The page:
General map of natural vegetation of Florida Circular S-178 (map)

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Material Information

Title:
General map of natural vegetation of Florida Circular S-178 (map)
Series Title:
Circular (University of Florida. Agricultural Experiment Station) ; S-178.
Alternate title:
Natural vegetation of Florida
Physical Description:
Map
Language:
|||
English
Creator:
Davis, John Henry, 1901-1978
Publisher:
Agricultural Experiment Stations, Institute of Food and Agricultural Sciences, University of Florida
Place of Publication:
Gainesville, Fla.
Publication Date:
Copyright Date:
1967

Subjects

Subjects / Keywords:
Maps -- Vegetation boundaries -- Phytogeography -- Florida -- Phytogeography -- Maps -- Florida -- Vegetation boundaries -- Maps -- Florida

Notes

Funding:
Circular (University of Florida. Agricultural Experiment Station) ;

Record Information

Source Institution:
University of Florida
Holding Location:
George A. Smathers Libraries, University of Florida
Rights Management:
All rights reserved, Board of Trustees of the University of Florida.
Resource Identifier:
aleph - 002436592
notis - AME1752
System ID:
UF00000505:00001

Full Text





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GENERAL MAP OF


NATURAL VEGETATION


OF FLORIDA


Agricultural Experiment Stations
Institute of Food and Agricultural Sciences
University of Florida, Gainesville
J. R. Beckenbach, Director
June 1967


By John H. Davis, Botanist


1 M Coastal strand. A zoned vegetation on sand dunes and rock, composed of pioneer herbs
and shrubs near shore with scrub and forest zone more interior. The strand of the
Florida Keys has many tropical forests and scrub.
2 Pine Flatwoods. Open woodlands of one to three species of pine: longleaf, slash, and
pond pines. Many herbs, saw palmetto, shrubs and small trees form an understory.
Included in general flatwoods areas are small hardwood forests, many kinds of cypress
swamps, prairies, marshes, and bay tree swamps.
3 Southern Slash Pine Forests. Open woodlands of Pinus elliottii densa, mostly on rock-
lands. Some herbs, shrubs, and hardwood trees of understory are tropical. Small trop-
ical and subtropical hammock forest areas are included.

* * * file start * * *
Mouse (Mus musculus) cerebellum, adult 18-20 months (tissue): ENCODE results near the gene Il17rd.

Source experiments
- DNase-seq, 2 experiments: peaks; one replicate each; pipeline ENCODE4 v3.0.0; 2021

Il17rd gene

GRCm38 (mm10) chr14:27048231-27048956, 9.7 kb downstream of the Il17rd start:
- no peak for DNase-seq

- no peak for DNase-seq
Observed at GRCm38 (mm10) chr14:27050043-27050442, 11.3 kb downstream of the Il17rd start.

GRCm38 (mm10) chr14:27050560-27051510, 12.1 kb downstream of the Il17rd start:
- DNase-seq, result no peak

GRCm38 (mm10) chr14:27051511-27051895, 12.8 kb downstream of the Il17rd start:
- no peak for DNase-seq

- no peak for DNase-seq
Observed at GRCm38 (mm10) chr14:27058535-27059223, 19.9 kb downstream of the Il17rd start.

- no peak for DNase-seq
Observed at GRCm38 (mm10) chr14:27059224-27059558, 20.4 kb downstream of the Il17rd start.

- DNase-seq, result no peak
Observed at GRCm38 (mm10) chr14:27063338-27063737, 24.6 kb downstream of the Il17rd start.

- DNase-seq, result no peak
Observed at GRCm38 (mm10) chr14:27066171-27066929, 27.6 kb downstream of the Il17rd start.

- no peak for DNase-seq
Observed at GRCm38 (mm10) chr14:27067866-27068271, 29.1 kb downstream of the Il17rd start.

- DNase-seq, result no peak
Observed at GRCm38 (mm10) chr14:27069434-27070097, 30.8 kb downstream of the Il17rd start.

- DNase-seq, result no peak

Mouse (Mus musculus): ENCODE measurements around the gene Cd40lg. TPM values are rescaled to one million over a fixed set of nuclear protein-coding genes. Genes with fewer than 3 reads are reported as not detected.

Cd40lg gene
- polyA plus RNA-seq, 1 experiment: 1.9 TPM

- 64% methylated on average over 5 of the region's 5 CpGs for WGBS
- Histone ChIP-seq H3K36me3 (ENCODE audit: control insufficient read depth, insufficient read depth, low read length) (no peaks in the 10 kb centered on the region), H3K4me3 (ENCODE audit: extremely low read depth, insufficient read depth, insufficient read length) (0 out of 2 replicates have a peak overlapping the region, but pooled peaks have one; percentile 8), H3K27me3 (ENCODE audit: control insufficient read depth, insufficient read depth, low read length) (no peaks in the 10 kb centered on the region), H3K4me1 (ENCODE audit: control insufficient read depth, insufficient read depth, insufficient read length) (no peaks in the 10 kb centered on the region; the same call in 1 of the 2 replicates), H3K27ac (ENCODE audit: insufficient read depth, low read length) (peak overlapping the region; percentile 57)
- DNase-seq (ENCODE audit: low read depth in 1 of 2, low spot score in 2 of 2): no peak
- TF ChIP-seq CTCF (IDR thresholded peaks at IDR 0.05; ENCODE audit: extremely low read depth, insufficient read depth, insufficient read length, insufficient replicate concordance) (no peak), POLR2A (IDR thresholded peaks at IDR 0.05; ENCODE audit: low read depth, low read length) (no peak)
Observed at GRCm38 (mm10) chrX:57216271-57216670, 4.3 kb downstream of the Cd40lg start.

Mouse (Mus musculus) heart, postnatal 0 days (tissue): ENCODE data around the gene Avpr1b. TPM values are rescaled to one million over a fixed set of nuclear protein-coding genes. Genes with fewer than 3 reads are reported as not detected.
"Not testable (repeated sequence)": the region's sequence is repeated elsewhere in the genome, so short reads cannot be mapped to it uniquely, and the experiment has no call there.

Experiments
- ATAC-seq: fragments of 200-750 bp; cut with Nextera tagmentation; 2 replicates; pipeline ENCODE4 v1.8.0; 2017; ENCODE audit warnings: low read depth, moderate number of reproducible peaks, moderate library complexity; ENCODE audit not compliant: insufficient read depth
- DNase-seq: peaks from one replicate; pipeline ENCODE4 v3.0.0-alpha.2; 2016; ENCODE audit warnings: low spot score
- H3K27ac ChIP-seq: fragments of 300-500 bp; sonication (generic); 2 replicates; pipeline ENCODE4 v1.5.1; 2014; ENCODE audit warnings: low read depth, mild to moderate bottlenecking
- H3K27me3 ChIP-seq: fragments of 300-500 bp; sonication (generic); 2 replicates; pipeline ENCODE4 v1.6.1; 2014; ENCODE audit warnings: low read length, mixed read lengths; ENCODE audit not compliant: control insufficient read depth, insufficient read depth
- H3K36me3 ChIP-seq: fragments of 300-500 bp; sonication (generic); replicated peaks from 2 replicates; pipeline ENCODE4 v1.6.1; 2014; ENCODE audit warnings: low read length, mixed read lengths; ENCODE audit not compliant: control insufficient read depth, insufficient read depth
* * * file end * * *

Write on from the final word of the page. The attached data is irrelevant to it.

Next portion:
4 Forests of Mixed Hardwoods and Pines. Mostly on uplands of clay soils in northwest
section. Many differences in composition and age; some young second growth is mostly
pines. The more mature forests are mostly hardwoods.
5 Sand Pine, Pinus clausa, Scrub Forests. Mostly on excessively drained deep sandy
soils. These occur on old dunes of #1, and on old dunes or dry sands in the interior.
6 Forests of Longleaf Pine, Pinus palustris, and Xerophytic (dry site ) Oaks. Mostly on
well drained uplands. The turkey oak, Quercus laevis, and wire grass, Aristida strict,
are common. Many former areas of this type are now citrus groves in the central
section.
7 Cypress Swamp Forests. Mostly in depressions and bordering rivers and lakes. For-
ests of many shapes, as round domes and long strands. Some have hardwood species
associated. Cypress is also common in #2 and #8, and a scrub form in #14.
8 Swamp Forests, mostly of Hardwoods. Several kinds bordering most rivers and in
basins. Some Bay Tree, Gum, Nyssa. Titi, and cypress zones occur in many of these
hardwood swamps.
9 Mangrove Swamp Forests and Coastal Marshes. Usually there are tidal conditions
which vary from saline to brackish. Tropical mangrove forests in southern area; and
grass, sedge, and rush marshes along more temperate coasts.
12 Hardwood Forests. Mostly on rich soil uplands. These are mixed evergreen and de-
ciduous hardwoods. Some areas are nearly original hardwood stands but many are
old second growth with pines.


PALM 81 SA C


16a 16b

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Grasslands of Prairie Type. Wet Prairies on seasonally flooded lowlands. Dry Prai-
ries on seldom flooded flatlands. Many former areas of these are now improved pas-
tures.
Region of open Scrub Cypress. Mostly on rock and marl soils that are often il...k!.Il.
Small areas in this region are tall domes and strands. Also there are some hardwood
and palm hammocks.


13


14


15 i Forests of abundant Cabbage Palms, Sabal palmetto. Vary from scattered pains to
groves of palms and oaks in hammocks. Cabbage palms are also abundant irn #2,
#3, #8, #13, #14, and #17.
16 -- Fresh Water Marshes. Some are mixed marshes of many kinds of herbs and bushes,
and some are dominated by one plant, such as the Saw Grass Marshes, mainly of
Mariscus jamaicensis.
16a Everglades Region Saw Grass Marshes. Area mostly dense to sparse saw grass, a few
tree islands and sloughs.
16b Everglades Region Marshes, Sloughs, Wet Prairies, and Tree Islands. The tree idiands
vary from Bay Tree type to Tropical Hardwoods. Region now changing.
17 Wet to Dry Prairie-Marshes on Marl and Rockland. Some are mostly thin saw Xrass,
others are bushes and grasses.
)ll_ Water Areas. Only a few of the thousands of lakes and ponds are shown. Thes3 and
rivers are habitats for abundant aquatic plants.


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